Home » » Tales From the Greatest Generation: A Profile of Mr. Joseph "Uncle Joe" Salomon

Tales From the Greatest Generation: A Profile of Mr. Joseph "Uncle Joe" Salomon

Written By Editor on 3/19/17 | 3/19/17

Editor's Note: This article originally appeared in our February 17th print edition. He now needs help replacing his well pump. Consider donating to his GoFundMe account here.

By Timothy Knight

Joseph “Uncle Joe” Salomon’s ninety years have been kind to the Middleburgh resident, a humorous and spry Navy Veteran whose wisdom and advice spans the generations from the Great Depression to modern America. A man of deep faith that got him through many tough times.



Born in the twenties in New York City and raised in western Virginia, Uncle Joe epitomizes the endearing optimism of the so-called greatest generation that endured the worst economic depression in the nation’s history, before fighting a war on two fronts against German fascism and Japanese imperialism.

Uncle Joe was in the midst of it all, first as a boy forced to leave school in order to help provide for his family and second, as a young enlistee at the tail end of World War Two. Told by his father that, “If you join the Army, I’ll kick your butt!” Uncle Joe became a U.S. Navy Sailor like his father before him.

Sailor Joe

A prolific jokester with an irresistible laugh, Uncle Joe is humble about his time as Airman First Class. “I went where I was sent. I didn’t do anything special,” commented Mr. Saloman.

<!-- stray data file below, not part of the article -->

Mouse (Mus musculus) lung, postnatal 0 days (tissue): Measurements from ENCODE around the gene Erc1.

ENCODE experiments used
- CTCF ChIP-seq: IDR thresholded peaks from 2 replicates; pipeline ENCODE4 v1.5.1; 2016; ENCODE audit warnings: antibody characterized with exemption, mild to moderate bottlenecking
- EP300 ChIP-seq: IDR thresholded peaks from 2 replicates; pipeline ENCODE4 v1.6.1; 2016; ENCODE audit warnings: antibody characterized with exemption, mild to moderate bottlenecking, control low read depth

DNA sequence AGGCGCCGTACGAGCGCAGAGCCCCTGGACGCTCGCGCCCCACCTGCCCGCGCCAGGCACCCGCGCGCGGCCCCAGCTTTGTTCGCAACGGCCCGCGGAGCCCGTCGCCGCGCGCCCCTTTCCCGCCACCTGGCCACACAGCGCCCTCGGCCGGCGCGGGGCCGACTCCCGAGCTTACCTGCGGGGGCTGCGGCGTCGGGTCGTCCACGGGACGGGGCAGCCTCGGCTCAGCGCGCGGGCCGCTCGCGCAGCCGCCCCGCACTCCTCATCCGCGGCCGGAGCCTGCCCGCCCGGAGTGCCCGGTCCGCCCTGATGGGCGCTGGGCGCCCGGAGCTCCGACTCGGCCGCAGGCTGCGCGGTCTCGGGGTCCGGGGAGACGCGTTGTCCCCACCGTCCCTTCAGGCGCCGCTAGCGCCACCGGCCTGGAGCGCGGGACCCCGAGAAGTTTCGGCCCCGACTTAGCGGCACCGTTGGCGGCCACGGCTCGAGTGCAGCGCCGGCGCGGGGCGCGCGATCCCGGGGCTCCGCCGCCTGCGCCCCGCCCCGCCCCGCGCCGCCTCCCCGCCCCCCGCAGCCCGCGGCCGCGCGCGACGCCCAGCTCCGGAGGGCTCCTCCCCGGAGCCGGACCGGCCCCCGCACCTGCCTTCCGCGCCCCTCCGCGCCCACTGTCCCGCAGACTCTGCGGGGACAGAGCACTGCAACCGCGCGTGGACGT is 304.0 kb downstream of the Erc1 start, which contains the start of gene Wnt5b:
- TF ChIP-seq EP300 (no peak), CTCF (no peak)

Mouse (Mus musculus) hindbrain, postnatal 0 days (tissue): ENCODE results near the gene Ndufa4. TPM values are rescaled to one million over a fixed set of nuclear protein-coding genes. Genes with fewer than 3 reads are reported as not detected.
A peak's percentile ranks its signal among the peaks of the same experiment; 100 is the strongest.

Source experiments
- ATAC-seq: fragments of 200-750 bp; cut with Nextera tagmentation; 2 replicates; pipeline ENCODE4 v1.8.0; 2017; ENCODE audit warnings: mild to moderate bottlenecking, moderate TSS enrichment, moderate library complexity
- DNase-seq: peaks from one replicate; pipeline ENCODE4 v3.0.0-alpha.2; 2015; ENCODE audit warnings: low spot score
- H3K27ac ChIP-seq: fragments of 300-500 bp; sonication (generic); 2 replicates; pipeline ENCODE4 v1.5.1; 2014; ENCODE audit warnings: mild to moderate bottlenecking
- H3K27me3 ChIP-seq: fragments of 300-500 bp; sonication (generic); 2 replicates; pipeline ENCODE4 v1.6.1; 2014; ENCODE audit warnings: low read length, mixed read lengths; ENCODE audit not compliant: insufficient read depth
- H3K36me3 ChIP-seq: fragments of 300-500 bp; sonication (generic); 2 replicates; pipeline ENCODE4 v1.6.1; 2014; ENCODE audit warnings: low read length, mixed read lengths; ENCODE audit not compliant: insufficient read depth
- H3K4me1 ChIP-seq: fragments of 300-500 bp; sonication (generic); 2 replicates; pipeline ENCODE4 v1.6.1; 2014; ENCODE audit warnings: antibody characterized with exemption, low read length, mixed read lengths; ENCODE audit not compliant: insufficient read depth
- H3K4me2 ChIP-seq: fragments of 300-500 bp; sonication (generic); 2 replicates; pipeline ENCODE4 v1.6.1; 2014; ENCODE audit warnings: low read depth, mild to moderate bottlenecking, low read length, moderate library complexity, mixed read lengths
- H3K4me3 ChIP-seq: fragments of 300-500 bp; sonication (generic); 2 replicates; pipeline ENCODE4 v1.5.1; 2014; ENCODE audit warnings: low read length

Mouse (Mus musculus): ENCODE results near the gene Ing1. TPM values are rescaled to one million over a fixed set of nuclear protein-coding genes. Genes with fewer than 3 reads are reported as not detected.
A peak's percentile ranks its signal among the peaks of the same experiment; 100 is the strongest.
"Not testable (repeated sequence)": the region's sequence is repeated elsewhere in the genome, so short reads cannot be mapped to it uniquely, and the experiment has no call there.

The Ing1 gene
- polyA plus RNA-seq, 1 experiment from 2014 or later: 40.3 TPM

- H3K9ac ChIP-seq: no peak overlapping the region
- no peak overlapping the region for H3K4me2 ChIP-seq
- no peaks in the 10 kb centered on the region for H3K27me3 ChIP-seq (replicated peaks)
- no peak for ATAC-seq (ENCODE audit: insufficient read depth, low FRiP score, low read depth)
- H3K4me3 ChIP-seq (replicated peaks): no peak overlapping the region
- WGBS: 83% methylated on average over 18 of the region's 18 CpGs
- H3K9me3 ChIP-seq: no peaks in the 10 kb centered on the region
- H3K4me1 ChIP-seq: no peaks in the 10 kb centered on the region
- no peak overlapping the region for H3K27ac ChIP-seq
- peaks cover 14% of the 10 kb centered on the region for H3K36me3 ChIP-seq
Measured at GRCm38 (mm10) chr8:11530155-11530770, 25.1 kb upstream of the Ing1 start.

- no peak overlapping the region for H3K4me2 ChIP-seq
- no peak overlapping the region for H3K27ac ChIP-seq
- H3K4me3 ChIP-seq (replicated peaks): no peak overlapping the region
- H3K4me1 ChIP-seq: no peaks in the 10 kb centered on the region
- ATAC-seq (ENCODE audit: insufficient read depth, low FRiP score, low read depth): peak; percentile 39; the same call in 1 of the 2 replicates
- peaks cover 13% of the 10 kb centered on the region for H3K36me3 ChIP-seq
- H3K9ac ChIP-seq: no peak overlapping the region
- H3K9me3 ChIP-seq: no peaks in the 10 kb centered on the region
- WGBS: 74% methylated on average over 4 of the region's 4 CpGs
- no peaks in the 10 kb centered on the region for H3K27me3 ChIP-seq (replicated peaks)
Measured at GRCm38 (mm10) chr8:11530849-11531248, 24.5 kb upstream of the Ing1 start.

However, Salomon’s humility spoke volumes as he recounted stories from his life while wearing a World War Two Victory Medal on his chest. Serving in both active and inactive duty from 1945-1950, Uncle Joe was deployed as both on a minesweeper and in search and rescue during his time in uniform.

Although his ship never came in contact with enemy vessels, Uncle Joe’s crew narrowly escaped a brush with death when a torpedo almost struck their ship.

Explaining that the ship’s bosun gave him leave to sleep in after pulling double watch, Uncle Joe said that he was awoken by the screaming and yelling of his comrades on deck in his sleeping quarters. After asking what had happened, his shipmates informed him that a torpedo passed beneath the ship while he was asleep.

Post-Navy Life

Close calls aside, Mr. Salomon worked in the aircraft industry for over 20 years upon leaving the military. Working in various positions throughout the industry, including on the assembly line and some limited piloting,
Uncle Joe spent those years with his beloved wife Elizabeth. Married for 38 years until her death in 1990, Betty lost her eyesight in the 70s from diabetic retinitis, and passed away from lung cancer; April the 18th 1990. "That was the Lowest point in my life. I never missed a day without saying I love you 5 or 10 times a day," says Joe, smiling sadly.

Uncle Joe described Elizabeth as a “gentle, sweet lady.” Asked what his secret to success was, Uncle Joe; said that before they married he told his wife, “You and I are never going to argue;” a promise that was kept for almost four decades.

Now in his ninety-first year, Uncle Joe attributed his long life to neither smoking nor excessively consuming alcohol. A heart attack survivor, Uncle Joe exercises daily to keep himself healthy and active, He said “ I shimmy & I shake, and I shake & I shimmy! And I suck in oxygen! Lots of oxygen!" He replied laughing. He added “look at my hands, do you see any swollen fingers or signs of arthritis? I have no aches or pains ever."

Unerringly optimistic and always ready to interject a side of humor into the conversation, Uncle Joe and the 620,000 surviving U.S. veterans of World War Two are but a fraction of those who wore the uniform during one of America’s most difficult times as a nation. Although their lives are finite, the character and spirit of Uncle Joe and his compatriots will never be extinguished from the fabric of the American spirit. We here at The Mountain Eagle are forever grateful.

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